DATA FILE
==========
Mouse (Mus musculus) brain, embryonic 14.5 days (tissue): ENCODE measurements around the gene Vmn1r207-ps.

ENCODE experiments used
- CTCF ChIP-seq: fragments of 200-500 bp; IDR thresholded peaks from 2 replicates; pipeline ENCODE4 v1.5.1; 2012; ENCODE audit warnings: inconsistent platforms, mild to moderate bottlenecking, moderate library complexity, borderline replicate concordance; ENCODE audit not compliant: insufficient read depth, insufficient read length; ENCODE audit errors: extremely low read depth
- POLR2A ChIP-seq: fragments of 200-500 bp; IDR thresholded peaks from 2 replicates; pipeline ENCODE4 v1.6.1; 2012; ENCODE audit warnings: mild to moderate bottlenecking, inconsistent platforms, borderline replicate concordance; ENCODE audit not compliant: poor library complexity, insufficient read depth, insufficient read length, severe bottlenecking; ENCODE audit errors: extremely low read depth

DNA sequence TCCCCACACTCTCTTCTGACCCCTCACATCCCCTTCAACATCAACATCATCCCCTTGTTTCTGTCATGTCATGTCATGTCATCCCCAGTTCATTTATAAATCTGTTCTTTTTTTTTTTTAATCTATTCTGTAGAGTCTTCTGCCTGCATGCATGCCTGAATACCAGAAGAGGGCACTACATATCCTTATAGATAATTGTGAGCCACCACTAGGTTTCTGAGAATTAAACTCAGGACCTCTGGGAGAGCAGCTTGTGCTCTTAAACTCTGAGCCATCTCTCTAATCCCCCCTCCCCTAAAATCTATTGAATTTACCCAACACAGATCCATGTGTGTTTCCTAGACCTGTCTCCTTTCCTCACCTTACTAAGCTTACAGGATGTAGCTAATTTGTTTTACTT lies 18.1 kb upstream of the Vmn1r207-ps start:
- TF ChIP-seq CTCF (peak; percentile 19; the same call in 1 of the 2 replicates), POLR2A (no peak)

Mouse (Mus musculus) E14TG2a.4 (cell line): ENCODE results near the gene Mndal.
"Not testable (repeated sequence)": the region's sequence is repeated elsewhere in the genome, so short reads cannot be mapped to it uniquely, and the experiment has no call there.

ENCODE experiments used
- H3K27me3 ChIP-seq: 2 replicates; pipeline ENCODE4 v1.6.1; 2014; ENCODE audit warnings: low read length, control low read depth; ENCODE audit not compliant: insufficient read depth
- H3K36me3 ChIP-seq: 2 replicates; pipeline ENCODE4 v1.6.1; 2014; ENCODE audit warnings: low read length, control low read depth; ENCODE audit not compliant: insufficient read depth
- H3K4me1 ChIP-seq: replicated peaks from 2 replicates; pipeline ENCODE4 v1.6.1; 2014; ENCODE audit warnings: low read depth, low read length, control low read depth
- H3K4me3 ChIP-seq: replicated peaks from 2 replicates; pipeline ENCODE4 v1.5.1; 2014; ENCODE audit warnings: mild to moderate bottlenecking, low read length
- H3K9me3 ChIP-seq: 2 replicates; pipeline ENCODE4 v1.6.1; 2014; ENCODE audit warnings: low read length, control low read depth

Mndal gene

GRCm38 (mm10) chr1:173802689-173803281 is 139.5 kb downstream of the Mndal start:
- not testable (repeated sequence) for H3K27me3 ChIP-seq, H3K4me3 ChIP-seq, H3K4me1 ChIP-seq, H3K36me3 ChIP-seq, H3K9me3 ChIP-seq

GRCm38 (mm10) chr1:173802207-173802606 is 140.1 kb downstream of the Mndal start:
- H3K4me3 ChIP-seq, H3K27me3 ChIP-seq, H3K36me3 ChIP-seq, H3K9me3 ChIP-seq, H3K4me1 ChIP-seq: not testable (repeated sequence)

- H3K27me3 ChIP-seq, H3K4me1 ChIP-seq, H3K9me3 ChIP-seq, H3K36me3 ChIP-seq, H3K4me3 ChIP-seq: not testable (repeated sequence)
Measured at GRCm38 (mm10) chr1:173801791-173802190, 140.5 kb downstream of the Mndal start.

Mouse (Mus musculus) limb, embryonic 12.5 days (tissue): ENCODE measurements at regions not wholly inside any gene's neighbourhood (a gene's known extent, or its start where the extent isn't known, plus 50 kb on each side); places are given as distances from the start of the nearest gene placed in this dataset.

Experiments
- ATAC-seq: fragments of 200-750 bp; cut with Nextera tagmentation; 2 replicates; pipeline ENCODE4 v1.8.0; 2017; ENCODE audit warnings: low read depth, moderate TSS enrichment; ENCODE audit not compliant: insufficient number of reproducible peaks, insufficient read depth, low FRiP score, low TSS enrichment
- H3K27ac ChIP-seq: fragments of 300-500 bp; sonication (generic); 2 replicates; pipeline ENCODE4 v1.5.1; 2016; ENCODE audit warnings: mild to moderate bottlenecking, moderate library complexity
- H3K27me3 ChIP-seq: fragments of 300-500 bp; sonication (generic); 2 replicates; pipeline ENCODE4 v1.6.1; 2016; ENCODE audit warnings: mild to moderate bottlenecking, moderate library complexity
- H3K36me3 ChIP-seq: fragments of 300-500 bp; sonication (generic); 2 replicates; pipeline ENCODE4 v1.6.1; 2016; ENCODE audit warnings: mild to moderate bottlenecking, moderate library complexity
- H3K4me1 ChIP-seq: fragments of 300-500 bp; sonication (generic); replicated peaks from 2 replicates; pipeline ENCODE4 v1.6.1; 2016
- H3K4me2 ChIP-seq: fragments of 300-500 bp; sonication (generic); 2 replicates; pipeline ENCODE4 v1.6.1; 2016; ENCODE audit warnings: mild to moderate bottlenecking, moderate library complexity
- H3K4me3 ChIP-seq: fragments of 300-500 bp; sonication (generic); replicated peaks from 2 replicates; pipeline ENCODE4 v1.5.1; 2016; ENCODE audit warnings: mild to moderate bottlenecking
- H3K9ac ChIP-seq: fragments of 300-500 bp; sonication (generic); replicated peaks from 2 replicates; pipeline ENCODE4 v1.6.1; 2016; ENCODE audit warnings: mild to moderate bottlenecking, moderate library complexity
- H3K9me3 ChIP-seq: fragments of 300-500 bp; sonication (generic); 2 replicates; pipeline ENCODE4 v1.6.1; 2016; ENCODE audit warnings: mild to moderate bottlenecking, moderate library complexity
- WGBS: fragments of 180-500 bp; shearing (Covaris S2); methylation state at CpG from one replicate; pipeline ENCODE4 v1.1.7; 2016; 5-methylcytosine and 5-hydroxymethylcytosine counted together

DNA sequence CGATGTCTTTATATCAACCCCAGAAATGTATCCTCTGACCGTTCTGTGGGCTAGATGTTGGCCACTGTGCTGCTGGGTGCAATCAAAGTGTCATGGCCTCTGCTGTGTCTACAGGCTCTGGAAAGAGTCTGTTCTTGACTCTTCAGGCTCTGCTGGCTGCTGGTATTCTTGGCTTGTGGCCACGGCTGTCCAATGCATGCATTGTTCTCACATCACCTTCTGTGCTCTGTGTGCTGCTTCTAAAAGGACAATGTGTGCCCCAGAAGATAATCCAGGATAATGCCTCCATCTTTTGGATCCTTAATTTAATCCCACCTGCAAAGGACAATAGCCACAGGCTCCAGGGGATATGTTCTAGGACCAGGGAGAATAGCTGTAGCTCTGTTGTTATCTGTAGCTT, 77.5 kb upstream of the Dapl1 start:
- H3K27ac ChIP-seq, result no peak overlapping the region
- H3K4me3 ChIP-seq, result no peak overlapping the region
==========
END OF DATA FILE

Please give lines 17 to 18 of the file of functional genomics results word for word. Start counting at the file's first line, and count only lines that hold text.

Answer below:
- not testable (repeated sequence) for H3K27me3 ChIP-seq, H3K4me3 ChIP-seq, H3K4me1 ChIP-seq, H3K36me3 ChIP-seq, H3K9me3 ChIP-seq

GRCm38 (mm10) chr1:173802207-173802606 is 140.1 kb downstream of the Mndal start: